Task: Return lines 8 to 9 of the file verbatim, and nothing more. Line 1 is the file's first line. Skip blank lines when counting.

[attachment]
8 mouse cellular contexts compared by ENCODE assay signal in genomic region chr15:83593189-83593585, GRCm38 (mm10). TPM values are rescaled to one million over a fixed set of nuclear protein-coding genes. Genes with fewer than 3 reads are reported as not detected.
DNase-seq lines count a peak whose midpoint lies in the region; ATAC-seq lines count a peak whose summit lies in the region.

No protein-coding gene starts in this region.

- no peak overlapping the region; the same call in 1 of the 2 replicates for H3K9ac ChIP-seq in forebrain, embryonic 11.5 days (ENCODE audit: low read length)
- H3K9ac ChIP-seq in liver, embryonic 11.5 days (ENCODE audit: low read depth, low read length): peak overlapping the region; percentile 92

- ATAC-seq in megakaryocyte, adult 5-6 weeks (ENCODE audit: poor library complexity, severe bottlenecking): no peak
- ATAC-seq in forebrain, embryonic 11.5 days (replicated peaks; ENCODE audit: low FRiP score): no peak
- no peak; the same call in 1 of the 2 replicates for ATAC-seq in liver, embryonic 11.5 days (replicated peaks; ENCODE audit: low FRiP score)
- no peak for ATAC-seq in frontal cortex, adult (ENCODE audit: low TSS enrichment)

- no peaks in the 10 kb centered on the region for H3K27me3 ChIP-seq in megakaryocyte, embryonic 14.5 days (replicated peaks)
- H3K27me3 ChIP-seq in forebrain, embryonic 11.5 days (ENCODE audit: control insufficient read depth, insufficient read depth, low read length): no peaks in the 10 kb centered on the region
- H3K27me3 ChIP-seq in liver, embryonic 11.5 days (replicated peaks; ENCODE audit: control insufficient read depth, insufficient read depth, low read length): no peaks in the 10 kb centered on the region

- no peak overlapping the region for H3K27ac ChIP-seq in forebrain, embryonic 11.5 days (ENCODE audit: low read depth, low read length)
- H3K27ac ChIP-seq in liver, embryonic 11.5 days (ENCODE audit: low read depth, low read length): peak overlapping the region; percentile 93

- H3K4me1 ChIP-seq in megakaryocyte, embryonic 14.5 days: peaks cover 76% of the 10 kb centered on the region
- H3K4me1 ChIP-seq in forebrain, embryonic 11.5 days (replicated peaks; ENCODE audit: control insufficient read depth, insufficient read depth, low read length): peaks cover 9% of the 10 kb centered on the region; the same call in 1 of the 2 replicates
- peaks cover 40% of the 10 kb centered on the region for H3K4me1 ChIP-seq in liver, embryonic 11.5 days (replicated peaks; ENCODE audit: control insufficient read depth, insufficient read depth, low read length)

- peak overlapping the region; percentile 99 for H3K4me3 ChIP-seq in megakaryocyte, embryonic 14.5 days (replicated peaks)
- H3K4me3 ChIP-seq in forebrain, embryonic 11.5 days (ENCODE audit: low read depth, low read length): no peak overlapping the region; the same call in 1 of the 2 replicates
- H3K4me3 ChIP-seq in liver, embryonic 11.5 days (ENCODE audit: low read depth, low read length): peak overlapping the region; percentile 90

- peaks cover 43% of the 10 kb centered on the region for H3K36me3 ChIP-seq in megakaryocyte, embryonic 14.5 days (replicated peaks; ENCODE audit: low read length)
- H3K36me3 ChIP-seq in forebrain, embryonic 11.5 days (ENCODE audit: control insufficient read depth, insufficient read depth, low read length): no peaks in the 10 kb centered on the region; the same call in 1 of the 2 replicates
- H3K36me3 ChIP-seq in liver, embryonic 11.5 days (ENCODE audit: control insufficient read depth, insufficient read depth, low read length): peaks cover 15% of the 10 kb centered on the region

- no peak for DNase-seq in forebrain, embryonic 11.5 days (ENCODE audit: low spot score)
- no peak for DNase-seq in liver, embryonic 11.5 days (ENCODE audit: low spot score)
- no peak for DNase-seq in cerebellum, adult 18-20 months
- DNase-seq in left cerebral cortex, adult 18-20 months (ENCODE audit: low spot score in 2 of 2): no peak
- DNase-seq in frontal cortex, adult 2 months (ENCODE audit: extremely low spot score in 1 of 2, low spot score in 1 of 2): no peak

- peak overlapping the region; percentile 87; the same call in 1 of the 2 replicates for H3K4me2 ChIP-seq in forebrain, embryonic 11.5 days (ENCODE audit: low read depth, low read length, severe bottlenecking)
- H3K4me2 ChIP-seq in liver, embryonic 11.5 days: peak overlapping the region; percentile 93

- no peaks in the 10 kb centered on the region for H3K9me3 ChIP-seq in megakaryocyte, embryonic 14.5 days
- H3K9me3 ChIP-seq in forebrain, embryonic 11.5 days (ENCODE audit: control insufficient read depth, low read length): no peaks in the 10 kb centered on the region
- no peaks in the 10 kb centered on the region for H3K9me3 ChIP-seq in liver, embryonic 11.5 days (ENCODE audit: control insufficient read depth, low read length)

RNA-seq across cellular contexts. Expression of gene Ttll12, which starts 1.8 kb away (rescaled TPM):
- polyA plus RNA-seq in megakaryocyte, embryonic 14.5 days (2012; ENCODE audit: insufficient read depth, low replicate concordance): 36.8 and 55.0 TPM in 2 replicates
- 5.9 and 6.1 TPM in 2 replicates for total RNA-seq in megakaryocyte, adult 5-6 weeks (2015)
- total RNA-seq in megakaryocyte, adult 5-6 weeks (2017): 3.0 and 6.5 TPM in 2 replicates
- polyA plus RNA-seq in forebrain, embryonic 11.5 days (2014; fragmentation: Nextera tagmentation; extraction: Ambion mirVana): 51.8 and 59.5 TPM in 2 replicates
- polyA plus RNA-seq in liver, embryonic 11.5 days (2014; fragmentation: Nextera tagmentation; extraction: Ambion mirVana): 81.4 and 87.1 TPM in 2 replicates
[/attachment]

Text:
- no peak; the same call in 1 of the 2 replicates for ATAC-seq in liver, embryonic 11.5 days (replicated peaks; ENCODE audit: low FRiP score)
- no peak for ATAC-seq in frontal cortex, adult (ENCODE audit: low TSS enrichment)